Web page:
May 23 2013

How To Drink Like A Local in Singapore





Singapore is renowned for food, fashion and family-friendly fun, yet few visitors to this island city-state realise it is also an increasingly attractive place to sit back and unwind with a drink. Their loss is the discerning bar hoppers’ gain because The Lion City boasts more than its fair share of welcoming watering holes and refreshing thirst quenchers, with Singapore’s chic city streets hiding a surprisingly diverse array of cosmopolitan cocktail bars and heaving pubs and clubs.

So if you fancy a tipple under the glittering city lights of one of Southeast Asia’s most intriguing destinations, then sit back and enjoy our guide on how to drink like a local in Singapore.

Enjoy a Singapore Sling at Raffles

Cocktail connoisseurs
When the sun slinks down on a hard day of shopping, what better way to relax than with a cocktail in hand and a view of the Singapore city skyline? The Singapore Sling is undeniably passé; these days chic Singaporeans prefer a rather more adroit alcoholic experience. From the smooth sophistication of the B28 bar, to the joyful creations on offer at The Cufflink Club and the edgy vibe of The Tippling Club, there are plenty of hip places to enjoy outstanding cocktails in a city with an increasingly mature outlook on alcohol.

Bars with a view
Perhaps the only thing better than enjoying a sumptuous cocktail, is enjoying a cocktail with a sumptuous view. That’s easily achievable in a city now boasting some of the best rooftop bars anywhere in the world, with the al-fresco Altitude soaring a record 282 metres above sea level. If that doesn’t offer breathtaking-enough views, then the jaw-dropping sight of Singapore’s city skyline flickering alight at dusk surely will. One of the best places to view this illuminating spectacle is Ku De Ta at Marina Bay Sands, which affords expansive views over the glittering city skyline. Other renowned rooftop bars include the intimate Breeze at The Scarlet Hotel, the Halo Rooftop Lounge and the dizzying Indochine.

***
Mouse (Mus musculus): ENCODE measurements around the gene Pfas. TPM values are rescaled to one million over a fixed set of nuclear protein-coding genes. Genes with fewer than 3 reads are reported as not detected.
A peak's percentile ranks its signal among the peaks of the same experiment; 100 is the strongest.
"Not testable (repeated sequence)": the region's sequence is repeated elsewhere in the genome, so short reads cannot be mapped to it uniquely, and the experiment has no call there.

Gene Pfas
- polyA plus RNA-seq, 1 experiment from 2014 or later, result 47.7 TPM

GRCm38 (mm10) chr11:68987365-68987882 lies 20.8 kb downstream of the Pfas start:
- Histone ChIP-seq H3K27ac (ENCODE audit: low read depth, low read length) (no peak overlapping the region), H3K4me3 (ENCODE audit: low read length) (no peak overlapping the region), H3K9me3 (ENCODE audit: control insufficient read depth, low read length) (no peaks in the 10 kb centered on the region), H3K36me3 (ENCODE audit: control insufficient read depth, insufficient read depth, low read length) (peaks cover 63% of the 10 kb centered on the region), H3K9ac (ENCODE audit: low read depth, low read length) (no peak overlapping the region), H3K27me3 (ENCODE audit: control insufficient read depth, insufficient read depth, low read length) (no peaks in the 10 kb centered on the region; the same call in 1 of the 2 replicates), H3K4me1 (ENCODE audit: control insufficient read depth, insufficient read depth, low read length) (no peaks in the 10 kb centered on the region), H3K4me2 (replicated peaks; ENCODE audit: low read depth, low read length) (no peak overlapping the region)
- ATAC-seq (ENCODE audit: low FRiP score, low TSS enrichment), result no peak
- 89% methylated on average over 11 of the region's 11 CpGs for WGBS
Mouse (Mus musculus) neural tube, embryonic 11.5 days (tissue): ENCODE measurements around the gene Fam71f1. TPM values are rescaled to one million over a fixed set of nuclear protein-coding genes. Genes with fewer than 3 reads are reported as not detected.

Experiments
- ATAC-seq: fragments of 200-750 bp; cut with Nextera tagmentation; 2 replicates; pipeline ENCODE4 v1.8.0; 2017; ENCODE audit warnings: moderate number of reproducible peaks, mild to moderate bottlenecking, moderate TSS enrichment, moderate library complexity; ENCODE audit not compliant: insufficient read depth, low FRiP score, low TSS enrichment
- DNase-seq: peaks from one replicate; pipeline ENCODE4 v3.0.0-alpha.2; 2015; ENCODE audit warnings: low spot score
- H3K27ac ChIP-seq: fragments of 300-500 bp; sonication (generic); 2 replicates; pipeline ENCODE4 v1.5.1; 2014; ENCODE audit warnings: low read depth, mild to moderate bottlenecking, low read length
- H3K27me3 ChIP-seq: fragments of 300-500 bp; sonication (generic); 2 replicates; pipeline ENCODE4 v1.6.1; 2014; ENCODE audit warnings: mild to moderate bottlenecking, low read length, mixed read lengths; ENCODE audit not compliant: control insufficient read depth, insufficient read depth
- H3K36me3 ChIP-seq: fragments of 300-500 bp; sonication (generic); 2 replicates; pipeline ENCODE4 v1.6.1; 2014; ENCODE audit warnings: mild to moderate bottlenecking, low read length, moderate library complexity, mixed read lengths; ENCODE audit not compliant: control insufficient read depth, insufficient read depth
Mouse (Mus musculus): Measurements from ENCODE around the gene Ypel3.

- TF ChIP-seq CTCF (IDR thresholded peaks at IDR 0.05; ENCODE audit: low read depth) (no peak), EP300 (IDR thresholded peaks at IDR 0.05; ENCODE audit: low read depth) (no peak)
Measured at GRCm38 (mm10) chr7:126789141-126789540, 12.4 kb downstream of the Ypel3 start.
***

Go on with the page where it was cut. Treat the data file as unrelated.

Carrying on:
Time for some clubbing
Where once a trip to nearby Thailand was necessary for those eager to let their hair down, Singapore is rapidly becoming Southeast Asia’s resident party town. The catalyst is undoubtedly Zouk – the hippest of hip nightclubs which has welcomed global superstars like Carl Cox and David Guetta to its turntables since 1991. Beach parties are not an uncommon sight on the sands of Sentosa and the annual ZoukOut now attracts more than 30,000 revellers each year, while the Tanjong Beach Club hosts a ‘Full Moon party’ just as debauched as anything held in Thailand.

Save some cash
Singapore’s heavy sin taxes make it a notoriously expensive place to drink. They’ve helped contribute to The Lion City’s somewhat staid and stuffy reputation – but even allowing for the high prices, it’s still possible to enjoy a night out on the cheap. That’s because many of Singapore’s most popular clubs and bars offer significant Happy Hour discounts, with drinks substantially cheaper on certain nights of the week. The likes of Brewerkz, Café Iguana, the ever-popular Harry’s Bar and the resplendent New Asia Bar all offer heavily-discounted deals, but don’t be afraid to search around because they’re just the tip of the iceberg when it comes to Singapore’s Happy Hour deals.

The Long Bar at Raffles
No guide to drinking in Singapore would be complete without at least a cursory mention of the city’s most famous establishment, the Raffles Hotel.  Opened as a colonial-style hotel in 1887, the sprawling lodgings are perhaps best known as the place where the Singapore Sling cocktail was invented. An often sickly-sweet concoction containing gin, cherry brandy, pineapple and lime juice and grenadine, the Singapore Sling may not be the world’s most exotic drink, but sipping luxuriantly on this lurid pink cocktail in the famous Long Bar is a rite of passage for visitors to The Lion City.

Tags: singapore

About Mike Tuckerman

From Europe to Asia and many places in between, there's rarely a town or city I've not enjoyed exploring. When I'm not wandering the streets and discovering new destinations, you can usually find me hanging out with the locals at major sporting events.


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